Part of a series of articles on

Muhammad callig
Prophet of Islam

Family tree · In Mecca · In Medina · Conquest of Mecca · The Farewell Sermon · Succession

Diplomacy · Family · Wives · Military leadership

Farewell Pilgrimage · Ghadir Khumm · Pen and paper · Saqifah · General bay'ah

Interactions with
Slaves · Jews · Christians

Muslim (Poetic and Mawlid) · Medieval Christian · Historicity · Criticism · Depictions

In Dhul-Qadah 6 AH (March 628), responding to a call issued in a Quranic revelation to him (48:27), Muhammad [1] set out from Medina with 1,000 men to make the pilgrimage to Mecca. The party was unarmed and dressed in the Ihram, or garb of the pilgrim.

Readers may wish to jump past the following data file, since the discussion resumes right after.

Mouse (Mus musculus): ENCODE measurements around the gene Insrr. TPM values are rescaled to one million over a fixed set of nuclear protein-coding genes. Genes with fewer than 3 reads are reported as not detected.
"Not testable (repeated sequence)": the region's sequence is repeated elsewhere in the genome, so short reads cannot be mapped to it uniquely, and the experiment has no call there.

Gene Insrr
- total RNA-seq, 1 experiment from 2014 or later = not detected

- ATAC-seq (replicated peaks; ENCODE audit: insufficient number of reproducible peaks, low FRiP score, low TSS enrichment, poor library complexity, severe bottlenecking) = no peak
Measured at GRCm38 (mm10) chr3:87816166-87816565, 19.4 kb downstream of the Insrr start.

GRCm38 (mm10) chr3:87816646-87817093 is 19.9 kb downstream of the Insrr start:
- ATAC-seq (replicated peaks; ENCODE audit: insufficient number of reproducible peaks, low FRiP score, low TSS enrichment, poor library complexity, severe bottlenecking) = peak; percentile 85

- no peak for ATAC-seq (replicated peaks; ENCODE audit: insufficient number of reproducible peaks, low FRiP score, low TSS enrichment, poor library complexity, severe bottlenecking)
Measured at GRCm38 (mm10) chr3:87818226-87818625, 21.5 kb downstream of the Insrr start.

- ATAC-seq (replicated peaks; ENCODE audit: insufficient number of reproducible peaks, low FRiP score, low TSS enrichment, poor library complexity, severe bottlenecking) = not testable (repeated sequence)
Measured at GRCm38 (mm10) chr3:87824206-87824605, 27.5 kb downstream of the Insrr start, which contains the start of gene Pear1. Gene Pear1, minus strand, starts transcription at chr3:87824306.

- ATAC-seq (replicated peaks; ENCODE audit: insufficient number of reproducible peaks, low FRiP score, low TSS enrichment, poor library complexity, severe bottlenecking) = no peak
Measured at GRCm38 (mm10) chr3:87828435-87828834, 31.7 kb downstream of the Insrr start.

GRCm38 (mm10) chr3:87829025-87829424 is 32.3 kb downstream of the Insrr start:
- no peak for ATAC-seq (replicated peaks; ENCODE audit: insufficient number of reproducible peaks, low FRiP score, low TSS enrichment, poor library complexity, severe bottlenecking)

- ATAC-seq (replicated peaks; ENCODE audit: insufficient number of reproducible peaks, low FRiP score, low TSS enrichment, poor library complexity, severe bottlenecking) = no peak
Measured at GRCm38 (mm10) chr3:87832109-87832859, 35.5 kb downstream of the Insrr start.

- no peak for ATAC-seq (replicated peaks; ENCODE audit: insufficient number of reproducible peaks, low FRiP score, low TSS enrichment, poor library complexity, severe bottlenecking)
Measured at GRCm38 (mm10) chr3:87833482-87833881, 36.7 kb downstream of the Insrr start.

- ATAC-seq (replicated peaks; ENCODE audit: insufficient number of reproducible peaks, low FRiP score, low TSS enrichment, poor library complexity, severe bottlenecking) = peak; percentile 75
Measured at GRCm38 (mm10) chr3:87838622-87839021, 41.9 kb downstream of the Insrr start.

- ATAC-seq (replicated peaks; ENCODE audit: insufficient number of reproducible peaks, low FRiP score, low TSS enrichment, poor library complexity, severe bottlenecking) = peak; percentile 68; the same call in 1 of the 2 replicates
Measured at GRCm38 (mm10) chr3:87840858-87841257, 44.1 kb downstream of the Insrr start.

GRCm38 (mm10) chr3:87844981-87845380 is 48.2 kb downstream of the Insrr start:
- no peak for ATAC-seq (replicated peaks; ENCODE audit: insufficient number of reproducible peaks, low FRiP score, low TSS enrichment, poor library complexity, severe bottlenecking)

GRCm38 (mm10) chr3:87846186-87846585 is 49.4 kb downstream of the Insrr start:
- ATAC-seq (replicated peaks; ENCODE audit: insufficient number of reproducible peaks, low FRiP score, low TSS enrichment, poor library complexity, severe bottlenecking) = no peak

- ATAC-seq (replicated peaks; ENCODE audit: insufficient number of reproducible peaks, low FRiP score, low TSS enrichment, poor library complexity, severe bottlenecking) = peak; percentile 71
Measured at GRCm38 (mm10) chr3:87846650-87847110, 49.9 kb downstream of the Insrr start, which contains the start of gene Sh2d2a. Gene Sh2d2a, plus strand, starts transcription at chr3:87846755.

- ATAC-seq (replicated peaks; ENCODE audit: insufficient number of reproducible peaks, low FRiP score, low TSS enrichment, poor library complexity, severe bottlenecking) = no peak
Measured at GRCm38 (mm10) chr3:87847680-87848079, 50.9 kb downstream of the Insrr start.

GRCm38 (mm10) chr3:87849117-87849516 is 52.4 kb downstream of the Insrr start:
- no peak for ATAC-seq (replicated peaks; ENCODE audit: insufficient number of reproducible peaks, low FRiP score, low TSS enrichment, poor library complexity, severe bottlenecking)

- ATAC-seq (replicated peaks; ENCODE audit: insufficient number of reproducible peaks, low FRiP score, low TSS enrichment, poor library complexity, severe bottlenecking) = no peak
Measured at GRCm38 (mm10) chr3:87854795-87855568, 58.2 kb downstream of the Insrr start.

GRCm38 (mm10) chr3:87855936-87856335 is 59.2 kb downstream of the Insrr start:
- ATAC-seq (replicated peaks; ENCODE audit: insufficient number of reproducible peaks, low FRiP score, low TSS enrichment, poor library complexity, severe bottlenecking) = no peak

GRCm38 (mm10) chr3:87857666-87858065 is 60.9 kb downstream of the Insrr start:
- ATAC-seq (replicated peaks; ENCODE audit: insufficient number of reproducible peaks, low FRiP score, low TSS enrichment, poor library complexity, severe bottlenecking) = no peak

Treaty of Hudaybiyya

Ten miles from Mecca at a place called Hudaybiyya, the Meccan Quraysh tribe stopped the pilgrims and attempted to turn them back. Parleys between the two groups finally led to the "Peace of Hudaybiyya", or Treaty of Hudaybiyya whereby the Muslims would be allowed to make pilgrimage to Mecca not that year but in the following year. The Peace also put into place a truce which was to have lasted ten years.

The Quraysh were true to their word. The Muslims were allowed into Mecca the following year to perform a three day pilgrimage.

This event was seen as a triumph for the Muslims and a sign that they had reached parity with their enemies, the Quraysh of Mecca.

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